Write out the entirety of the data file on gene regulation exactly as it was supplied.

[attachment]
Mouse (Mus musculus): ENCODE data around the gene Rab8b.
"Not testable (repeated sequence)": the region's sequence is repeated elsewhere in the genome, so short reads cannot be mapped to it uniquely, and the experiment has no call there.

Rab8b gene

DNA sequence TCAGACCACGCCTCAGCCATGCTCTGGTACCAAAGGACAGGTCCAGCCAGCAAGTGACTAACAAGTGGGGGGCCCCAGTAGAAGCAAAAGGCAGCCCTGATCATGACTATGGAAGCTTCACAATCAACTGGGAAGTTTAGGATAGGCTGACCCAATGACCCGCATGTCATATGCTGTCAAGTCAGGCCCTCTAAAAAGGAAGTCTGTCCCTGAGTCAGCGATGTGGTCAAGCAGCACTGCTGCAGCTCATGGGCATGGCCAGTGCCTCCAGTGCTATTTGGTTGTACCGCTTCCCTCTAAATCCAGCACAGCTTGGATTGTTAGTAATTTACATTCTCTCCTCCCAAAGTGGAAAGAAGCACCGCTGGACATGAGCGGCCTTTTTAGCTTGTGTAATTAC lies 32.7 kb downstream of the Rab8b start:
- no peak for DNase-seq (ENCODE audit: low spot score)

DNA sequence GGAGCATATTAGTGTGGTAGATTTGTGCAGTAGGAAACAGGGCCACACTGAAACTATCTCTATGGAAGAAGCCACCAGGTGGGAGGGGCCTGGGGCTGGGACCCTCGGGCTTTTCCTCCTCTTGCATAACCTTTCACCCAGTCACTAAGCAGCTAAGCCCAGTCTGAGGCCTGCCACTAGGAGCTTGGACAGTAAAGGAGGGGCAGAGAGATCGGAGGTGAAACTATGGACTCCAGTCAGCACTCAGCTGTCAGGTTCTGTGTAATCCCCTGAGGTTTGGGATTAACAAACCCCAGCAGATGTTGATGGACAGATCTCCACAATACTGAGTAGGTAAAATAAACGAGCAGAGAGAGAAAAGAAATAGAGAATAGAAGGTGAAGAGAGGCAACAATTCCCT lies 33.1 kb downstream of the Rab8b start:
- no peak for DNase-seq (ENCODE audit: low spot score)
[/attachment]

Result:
Mouse (Mus musculus): ENCODE data around the gene Rab8b.
"Not testable (repeated sequence)": the region's sequence is repeated elsewhere in the genome, so short reads cannot be mapped to it uniquely, and the experiment has no call there.

Rab8b gene

DNA sequence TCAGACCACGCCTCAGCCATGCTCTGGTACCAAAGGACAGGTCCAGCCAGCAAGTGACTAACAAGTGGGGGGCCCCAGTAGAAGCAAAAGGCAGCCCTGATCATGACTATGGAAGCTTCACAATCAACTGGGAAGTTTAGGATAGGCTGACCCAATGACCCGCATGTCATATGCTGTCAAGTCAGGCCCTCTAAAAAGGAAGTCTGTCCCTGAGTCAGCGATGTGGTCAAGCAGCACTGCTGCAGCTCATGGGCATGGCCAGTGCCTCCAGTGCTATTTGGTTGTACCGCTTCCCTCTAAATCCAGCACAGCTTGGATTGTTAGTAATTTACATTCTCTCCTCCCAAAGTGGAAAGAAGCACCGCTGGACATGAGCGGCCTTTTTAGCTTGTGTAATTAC lies 32.7 kb downstream of the Rab8b start:
- no peak for DNase-seq (ENCODE audit: low spot score)

DNA sequence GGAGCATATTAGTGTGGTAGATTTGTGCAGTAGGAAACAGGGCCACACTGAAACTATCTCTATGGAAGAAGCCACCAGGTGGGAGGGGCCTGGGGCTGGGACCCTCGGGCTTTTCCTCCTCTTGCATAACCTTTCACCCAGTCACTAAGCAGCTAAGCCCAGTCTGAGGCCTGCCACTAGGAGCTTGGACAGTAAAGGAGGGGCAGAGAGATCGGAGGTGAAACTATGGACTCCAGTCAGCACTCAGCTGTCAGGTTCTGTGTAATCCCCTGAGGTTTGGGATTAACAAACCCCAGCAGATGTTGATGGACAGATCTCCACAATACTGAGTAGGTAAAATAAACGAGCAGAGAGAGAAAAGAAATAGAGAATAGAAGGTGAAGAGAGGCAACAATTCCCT lies 33.1 kb downstream of the Rab8b start:
- no peak for DNase-seq (ENCODE audit: low spot score)